But even if the Fed manages a successful exit, Democrats are far from assured of a smoothly functioning economy next year. The labor force participation rate remains at a 30-year low, and significant middle class wage gains remain much more of a hope than a reality.
Aides and outside advisers to Clinton are well aware of these problems and have focused on them in Clinton’s proposals to boost some taxes on the wealthy, crack down on high-speed Wall Street trading and spend more on infrastructure. Clinton, who announced a $275 billion infrastructure spending plan on Monday, plans to focus on jobs and the economy throughout December.
The effort reflects her advisers’ wariness of polls continuing to show deep dissatisfaction with the direction of the economy despite modest growth and low unemployment. “It is not the position that everything is hunky-dory,” Gene Sperling, a top outside Clinton adviser, said at a recent POLITICO event on the economy in Iowa. “I think the American people are capable of understanding that things got dramatically better under Barack Obama, that you are far better off today than you were when he came into office, and that yet things are not perfect and there’s more to do.”
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Regardless of the impact of the Fed’s rate hike move, Republicans also face challenges in presenting an economic argument next year that addresses current voter frustration. Much of Trump’s rise has been based on angry blue-collar voters who have seen their wages eroded by decades of globalization. These voters are skeptical of free trade and mostly not inclined to favor tax cuts that skew to higher income earners, a trademark of most of the GOP economic proposals.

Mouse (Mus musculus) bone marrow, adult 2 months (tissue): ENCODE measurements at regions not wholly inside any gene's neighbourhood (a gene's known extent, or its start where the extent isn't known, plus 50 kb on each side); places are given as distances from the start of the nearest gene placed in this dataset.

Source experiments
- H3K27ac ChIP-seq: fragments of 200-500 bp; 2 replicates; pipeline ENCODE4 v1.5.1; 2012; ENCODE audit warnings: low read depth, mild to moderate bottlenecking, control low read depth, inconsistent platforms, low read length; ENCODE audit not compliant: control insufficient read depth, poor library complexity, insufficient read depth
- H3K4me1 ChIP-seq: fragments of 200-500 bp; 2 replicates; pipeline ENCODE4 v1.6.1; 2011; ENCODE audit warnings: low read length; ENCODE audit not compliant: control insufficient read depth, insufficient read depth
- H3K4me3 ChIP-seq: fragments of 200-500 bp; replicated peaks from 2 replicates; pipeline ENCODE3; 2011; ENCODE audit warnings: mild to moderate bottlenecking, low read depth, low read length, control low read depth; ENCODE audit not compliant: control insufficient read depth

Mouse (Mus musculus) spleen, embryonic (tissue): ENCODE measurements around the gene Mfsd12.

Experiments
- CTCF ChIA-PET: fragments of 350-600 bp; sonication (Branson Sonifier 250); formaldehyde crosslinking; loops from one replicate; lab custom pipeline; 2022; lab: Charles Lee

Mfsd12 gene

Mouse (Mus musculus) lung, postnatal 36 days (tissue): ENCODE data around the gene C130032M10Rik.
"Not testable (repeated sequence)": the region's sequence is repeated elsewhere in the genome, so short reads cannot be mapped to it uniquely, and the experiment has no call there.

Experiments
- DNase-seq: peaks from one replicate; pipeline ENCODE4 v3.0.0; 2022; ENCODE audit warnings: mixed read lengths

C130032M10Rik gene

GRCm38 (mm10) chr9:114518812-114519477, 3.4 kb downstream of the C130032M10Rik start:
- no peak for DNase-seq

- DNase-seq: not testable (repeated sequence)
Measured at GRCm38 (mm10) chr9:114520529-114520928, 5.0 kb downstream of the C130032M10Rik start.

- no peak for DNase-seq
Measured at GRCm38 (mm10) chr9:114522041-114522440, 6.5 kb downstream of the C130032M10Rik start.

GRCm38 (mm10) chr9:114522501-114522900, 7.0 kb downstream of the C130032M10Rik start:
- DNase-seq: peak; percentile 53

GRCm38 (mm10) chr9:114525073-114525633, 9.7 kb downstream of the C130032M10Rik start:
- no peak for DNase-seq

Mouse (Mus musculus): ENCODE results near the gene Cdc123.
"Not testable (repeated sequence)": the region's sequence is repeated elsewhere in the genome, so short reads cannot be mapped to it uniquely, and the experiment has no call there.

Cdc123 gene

GOP analysts say for the party’s nominee to win they will have to convince voters that they, and not Clinton, have a better path to faster growth and better living standards.
“I think you focus entirely on the growth in the standard of living, median household incomes,” American Action Forum’s Douglas Holtz-Eakin said at the POLITICO event in Iowa. “The unemployment rate might be down, but if you do polling and ask people, they think we’re still in a recession. What people want to see is their standard of living get better, and that has to be the focus.”